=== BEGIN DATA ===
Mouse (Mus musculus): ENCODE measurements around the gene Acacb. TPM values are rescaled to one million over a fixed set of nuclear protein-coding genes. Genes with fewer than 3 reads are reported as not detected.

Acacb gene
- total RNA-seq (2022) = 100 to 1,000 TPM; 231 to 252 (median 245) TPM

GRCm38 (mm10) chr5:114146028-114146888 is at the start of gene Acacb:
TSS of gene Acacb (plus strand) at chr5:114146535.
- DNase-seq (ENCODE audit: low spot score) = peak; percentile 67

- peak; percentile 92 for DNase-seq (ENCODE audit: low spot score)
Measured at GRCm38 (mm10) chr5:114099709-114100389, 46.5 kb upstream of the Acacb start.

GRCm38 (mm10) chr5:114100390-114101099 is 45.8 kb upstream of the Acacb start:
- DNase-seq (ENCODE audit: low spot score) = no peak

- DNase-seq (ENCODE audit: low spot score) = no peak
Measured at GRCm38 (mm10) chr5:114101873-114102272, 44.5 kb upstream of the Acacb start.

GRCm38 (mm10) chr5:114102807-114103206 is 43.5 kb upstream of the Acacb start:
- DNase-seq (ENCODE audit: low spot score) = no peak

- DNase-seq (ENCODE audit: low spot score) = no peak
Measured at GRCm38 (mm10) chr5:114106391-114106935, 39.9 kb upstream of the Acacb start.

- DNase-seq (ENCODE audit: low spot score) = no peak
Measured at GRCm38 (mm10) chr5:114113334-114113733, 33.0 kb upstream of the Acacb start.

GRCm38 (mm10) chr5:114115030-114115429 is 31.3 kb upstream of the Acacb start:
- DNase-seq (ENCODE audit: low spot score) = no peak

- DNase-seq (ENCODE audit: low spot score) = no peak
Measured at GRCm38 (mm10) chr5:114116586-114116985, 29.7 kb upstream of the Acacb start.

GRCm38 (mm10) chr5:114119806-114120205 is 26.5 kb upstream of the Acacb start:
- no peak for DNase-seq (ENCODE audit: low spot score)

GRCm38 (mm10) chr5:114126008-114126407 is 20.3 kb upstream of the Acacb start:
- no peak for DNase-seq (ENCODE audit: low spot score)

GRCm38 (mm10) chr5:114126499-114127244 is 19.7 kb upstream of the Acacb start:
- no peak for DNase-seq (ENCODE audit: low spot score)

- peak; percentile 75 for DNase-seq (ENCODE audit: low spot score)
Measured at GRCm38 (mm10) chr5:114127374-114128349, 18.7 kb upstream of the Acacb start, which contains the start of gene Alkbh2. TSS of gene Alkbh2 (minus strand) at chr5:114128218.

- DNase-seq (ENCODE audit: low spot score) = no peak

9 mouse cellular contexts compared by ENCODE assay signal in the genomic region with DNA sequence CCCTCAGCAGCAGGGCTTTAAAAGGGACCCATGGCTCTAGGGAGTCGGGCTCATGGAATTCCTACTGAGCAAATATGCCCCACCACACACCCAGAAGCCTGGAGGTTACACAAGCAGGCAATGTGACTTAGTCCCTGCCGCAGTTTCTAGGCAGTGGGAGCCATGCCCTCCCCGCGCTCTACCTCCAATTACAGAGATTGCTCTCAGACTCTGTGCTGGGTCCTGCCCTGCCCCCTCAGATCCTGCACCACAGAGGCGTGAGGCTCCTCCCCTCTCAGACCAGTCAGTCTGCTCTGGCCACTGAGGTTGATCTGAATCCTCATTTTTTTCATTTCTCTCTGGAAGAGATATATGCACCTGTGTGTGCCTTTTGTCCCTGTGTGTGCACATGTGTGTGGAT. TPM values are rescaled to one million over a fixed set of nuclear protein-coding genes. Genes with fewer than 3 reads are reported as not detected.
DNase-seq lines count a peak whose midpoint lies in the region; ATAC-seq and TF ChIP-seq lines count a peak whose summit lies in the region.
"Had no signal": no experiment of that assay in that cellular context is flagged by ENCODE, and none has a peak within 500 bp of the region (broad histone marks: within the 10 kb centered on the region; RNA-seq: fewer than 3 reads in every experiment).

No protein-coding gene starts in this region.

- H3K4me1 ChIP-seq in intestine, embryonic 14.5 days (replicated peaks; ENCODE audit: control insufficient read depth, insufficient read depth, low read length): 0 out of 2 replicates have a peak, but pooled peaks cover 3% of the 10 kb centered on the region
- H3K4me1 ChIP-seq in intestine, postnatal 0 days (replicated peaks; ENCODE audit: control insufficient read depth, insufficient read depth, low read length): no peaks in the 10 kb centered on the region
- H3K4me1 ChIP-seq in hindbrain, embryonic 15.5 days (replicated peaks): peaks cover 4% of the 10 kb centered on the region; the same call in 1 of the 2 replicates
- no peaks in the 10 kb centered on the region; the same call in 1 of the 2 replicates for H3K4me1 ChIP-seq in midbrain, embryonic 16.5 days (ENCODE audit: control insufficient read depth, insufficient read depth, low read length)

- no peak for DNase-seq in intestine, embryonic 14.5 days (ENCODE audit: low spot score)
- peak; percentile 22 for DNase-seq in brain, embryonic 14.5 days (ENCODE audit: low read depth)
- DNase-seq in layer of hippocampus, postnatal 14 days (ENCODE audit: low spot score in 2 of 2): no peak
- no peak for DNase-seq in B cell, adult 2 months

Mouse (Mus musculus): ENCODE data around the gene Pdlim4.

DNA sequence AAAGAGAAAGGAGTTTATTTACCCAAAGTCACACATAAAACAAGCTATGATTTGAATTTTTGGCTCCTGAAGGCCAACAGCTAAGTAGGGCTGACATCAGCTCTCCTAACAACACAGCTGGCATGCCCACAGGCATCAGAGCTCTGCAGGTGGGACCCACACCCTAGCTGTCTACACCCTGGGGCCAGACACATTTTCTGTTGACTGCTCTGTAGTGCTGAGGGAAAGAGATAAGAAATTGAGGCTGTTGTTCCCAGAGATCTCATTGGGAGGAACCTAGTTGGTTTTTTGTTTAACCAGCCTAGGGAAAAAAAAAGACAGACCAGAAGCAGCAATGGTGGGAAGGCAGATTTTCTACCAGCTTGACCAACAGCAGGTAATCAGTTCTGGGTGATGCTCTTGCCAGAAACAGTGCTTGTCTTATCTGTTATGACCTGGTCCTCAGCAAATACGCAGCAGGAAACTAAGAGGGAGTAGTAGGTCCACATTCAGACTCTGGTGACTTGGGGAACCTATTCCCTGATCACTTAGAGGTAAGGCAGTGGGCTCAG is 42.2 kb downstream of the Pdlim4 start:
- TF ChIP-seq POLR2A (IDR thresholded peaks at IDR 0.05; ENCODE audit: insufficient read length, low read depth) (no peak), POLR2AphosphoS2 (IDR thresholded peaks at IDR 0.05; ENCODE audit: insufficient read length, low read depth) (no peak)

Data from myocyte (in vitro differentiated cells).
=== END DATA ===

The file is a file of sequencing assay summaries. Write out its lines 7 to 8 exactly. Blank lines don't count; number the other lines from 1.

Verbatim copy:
- peak; percentile 92 for DNase-seq (ENCODE audit: low spot score)
Measured at GRCm38 (mm10) chr5:114099709-114100389, 46.5 kb upstream of the Acacb start.